• selfishness (behaviour)

    animal social behaviour: The ultimate causes of social behaviour: …sacrifice and the recipient benefits), selfishness (the actor benefits at the expense of the recipient), and spite (the actor hurts the recipient and both pay a cost). Mutualistic associations pose no serious evolutionary difficulty since both individuals derive benefits that exceed what they would achieve on their own. In general,…

  • selfmate (chess)

    chess: Heterodox problems: Another is the selfmate, in which White moves first and forces Black—who is not cooperating—to deliver mate in the specified number of moves. (See the composition.) In a retractor problem the player given the task begins by taking back a move and replacing it with another move, with…

  • Selfridge and Company, Ltd. (British company)

    Harry Gordon Selfridge: …tea broker, and in 1908 Selfridge and Company, Ltd., was registered (with £900,000 capital) to complete the project. The store opened in 1909 with a floor area of 42,000 square feet, which later was doubled.

  • Selfridge, Harry Gordon (British merchant)

    Harry Gordon Selfridge, founder of Selfridges department store in London. The son of a small storekeeper in Wisconsin, Selfridge at age 21 joined the wholesale-retail firm of Field, Leiter and Company (later Marshall Field and Company) in Chicago, where he worked for 25 years and became a junior

  • Selfridge, Thomas E. (American officer)

    Aerial Experiment Association: …the AEA propulsion expert; and Thomas E. Selfridge, an officer in the U.S. Army.

  • Selgovae (people)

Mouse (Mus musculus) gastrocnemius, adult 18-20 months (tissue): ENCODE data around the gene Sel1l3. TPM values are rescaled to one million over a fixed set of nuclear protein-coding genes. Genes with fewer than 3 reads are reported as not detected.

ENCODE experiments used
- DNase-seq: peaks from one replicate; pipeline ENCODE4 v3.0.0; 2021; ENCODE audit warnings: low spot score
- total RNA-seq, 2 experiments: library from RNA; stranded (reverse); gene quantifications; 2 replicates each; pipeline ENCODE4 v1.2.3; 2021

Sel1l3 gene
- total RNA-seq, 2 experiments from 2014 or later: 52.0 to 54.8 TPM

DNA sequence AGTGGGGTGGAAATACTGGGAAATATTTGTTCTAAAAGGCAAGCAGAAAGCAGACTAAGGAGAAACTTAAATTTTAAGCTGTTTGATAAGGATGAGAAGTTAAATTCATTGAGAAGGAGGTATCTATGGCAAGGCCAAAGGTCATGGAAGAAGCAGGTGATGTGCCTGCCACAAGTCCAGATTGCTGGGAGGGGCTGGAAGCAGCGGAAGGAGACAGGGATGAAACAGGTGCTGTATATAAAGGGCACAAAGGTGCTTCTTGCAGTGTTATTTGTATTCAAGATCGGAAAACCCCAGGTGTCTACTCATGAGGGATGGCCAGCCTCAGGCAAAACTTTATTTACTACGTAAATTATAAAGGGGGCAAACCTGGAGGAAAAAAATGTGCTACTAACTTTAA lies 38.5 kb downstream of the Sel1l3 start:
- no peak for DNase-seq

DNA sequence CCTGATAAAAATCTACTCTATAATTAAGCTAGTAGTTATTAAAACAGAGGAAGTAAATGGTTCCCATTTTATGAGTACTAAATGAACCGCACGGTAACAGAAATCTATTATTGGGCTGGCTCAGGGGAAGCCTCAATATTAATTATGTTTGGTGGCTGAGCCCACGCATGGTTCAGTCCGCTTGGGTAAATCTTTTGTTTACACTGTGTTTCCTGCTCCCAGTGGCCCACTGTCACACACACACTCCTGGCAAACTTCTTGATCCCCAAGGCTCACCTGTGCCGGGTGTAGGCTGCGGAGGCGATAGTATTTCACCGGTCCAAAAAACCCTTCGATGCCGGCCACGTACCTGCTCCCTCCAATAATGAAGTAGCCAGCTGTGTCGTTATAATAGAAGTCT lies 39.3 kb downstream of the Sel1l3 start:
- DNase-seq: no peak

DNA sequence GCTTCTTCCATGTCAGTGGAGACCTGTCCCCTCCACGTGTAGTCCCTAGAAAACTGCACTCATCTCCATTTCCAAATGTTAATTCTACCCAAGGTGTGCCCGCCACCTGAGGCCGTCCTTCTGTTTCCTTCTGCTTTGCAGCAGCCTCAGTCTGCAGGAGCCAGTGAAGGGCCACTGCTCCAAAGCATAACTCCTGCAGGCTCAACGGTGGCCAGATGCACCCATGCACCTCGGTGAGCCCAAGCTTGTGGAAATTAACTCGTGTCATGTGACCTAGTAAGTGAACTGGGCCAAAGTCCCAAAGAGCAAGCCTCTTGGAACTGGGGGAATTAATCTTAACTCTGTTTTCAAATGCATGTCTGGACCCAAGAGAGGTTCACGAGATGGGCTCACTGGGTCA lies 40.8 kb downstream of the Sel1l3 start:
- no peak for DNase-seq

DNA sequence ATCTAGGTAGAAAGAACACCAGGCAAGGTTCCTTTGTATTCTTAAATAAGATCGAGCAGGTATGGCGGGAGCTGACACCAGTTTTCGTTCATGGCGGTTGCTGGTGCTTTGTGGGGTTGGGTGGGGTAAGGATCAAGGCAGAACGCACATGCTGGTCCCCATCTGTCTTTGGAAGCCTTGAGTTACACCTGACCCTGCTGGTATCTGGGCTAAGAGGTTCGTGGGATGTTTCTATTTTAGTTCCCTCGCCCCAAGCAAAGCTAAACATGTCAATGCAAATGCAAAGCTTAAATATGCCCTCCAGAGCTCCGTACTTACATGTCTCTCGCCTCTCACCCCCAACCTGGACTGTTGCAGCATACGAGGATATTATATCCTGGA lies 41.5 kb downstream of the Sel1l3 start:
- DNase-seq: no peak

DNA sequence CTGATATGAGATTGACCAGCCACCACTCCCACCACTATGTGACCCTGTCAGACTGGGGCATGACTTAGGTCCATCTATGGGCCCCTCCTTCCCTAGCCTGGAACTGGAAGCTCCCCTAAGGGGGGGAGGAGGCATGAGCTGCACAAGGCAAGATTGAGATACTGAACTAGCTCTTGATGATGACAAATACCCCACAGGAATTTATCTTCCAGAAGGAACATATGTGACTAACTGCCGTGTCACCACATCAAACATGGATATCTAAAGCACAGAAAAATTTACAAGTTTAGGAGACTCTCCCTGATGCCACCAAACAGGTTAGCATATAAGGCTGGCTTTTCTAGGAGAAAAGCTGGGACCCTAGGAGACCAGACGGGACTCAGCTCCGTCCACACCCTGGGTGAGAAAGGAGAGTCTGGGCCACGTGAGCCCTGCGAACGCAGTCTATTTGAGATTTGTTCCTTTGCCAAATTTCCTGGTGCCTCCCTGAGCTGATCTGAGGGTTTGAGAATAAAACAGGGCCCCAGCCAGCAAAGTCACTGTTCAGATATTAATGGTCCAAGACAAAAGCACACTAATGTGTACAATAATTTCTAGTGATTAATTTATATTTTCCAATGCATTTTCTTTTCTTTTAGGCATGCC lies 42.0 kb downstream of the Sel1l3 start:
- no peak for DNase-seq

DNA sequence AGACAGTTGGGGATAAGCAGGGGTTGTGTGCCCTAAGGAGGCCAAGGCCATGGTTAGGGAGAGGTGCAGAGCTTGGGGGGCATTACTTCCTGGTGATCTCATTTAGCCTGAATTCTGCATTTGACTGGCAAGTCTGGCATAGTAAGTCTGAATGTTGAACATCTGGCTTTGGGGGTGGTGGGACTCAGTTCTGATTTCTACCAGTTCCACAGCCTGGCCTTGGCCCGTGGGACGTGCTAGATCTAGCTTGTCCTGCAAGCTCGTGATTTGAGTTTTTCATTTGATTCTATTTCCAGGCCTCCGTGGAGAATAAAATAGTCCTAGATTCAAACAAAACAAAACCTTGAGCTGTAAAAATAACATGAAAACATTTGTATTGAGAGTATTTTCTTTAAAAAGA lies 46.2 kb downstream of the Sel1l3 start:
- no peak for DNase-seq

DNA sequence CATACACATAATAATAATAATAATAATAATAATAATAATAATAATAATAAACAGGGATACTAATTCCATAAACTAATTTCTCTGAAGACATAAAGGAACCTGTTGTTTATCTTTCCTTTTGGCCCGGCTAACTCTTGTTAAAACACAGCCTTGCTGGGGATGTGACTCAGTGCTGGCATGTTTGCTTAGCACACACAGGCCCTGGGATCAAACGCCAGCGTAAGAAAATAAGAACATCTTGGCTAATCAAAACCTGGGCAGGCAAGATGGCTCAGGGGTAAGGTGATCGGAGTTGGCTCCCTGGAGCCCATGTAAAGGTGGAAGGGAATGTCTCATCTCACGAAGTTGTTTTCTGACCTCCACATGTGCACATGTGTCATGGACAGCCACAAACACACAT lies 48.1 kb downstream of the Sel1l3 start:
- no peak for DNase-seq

Dumfriesshire: …of the region were called Selgovae by the Romans, who built many forts in Annandale. There are traces of Roman roads, and at Birrens there is a well-preserved Roman camp. Many Roman artifacts have been found. Upon the withdrawal of the Romans in the 5th century ad, the Selgovae were…

  • Seli River (river, Sierra Leone)

    Rokel River, river rising in the Guinea Highlands in north central Sierra Leone, West Africa. It drains a 4,100-sq-mi (10,620-sq-km) basin on its 250-mi (400-km) southwesterly course toward the Atlantic, and empties into the estuary of the Sierra Leone River (q.v.). Smallholder tobacco growing a

  • selichot (Judaism)

    Selihoth, (“pardons”), in Jewish liturgy, penitential prayers originally composed for Yom Kippur (Day of Atonement) and for fast days but subsequently incorporated into other services. Selihoth have become an indispensable part of the Jewish liturgical services that precede Rosh Hashana (New

  • ?elichov, Gulf of (gulf, Sea of Okhotsk)

    Gulf of Shelikhov, gulf lying off far eastern Russia, a northward extension of the Sea of Okhotsk lying between the Siberian mainland on the west and the Kamchatka Peninsula on the east. The gulf extends northward for 420 miles (670 km) and has a maximum width of 185 miles (300 km). The average

  • Selig, Allan H. (American sports executive)

    Bud Selig, American businessman who served as the de facto (1992–98) and official (1998–2015) commissioner of Major League Baseball (MLB). After earning a bachelor’s degree in history and political science from the University of Wisconsin at Madison in 1956, Selig served two years in the military

  • Selig, Bud (American sports executive)